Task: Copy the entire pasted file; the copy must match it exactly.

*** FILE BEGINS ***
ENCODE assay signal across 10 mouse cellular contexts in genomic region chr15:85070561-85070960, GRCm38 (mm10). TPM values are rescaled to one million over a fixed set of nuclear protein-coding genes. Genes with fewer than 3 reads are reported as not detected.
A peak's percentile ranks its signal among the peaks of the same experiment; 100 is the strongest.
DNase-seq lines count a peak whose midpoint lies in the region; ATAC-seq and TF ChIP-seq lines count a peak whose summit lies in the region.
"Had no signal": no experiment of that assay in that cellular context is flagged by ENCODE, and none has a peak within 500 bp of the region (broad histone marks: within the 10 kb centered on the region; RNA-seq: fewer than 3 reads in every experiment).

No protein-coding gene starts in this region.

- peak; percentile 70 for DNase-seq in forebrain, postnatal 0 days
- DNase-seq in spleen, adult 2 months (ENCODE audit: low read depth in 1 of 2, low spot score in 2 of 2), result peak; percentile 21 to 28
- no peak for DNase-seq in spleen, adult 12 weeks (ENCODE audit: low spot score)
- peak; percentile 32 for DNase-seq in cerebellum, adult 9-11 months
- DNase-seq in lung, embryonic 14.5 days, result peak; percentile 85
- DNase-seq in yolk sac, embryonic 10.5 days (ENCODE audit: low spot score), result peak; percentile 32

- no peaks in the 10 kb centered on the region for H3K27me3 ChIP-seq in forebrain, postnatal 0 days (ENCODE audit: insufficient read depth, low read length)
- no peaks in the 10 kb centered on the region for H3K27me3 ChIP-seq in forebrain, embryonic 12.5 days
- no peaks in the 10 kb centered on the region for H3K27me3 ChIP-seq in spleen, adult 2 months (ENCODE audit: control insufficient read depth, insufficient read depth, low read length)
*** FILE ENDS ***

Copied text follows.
ENCODE assay signal across 10 mouse cellular contexts in genomic region chr15:85070561-85070960, GRCm38 (mm10). TPM values are rescaled to one million over a fixed set of nuclear protein-coding genes. Genes with fewer than 3 reads are reported as not detected.
A peak's percentile ranks its signal among the peaks of the same experiment; 100 is the strongest.
DNase-seq lines count a peak whose midpoint lies in the region; ATAC-seq and TF ChIP-seq lines count a peak whose summit lies in the region.
"Had no signal": no experiment of that assay in that cellular context is flagged by ENCODE, and none has a peak within 500 bp of the region (broad histone marks: within the 10 kb centered on the region; RNA-seq: fewer than 3 reads in every experiment).

No protein-coding gene starts in this region.

- peak; percentile 70 for DNase-seq in forebrain, postnatal 0 days
- DNase-seq in spleen, adult 2 months (ENCODE audit: low read depth in 1 of 2, low spot score in 2 of 2), result peak; percentile 21 to 28
- no peak for DNase-seq in spleen, adult 12 weeks (ENCODE audit: low spot score)
- peak; percentile 32 for DNase-seq in cerebellum, adult 9-11 months
- DNase-seq in lung, embryonic 14.5 days, result peak; percentile 85
- DNase-seq in yolk sac, embryonic 10.5 days (ENCODE audit: low spot score), result peak; percentile 32

- no peaks in the 10 kb centered on the region for H3K27me3 ChIP-seq in forebrain, postnatal 0 days (ENCODE audit: insufficient read depth, low read length)
- no peaks in the 10 kb centered on the region for H3K27me3 ChIP-seq in forebrain, embryonic 12.5 days
- no peaks in the 10 kb centered on the region for H3K27me3 ChIP-seq in spleen, adult 2 months (ENCODE audit: control insufficient read depth, insufficient read depth, low read length)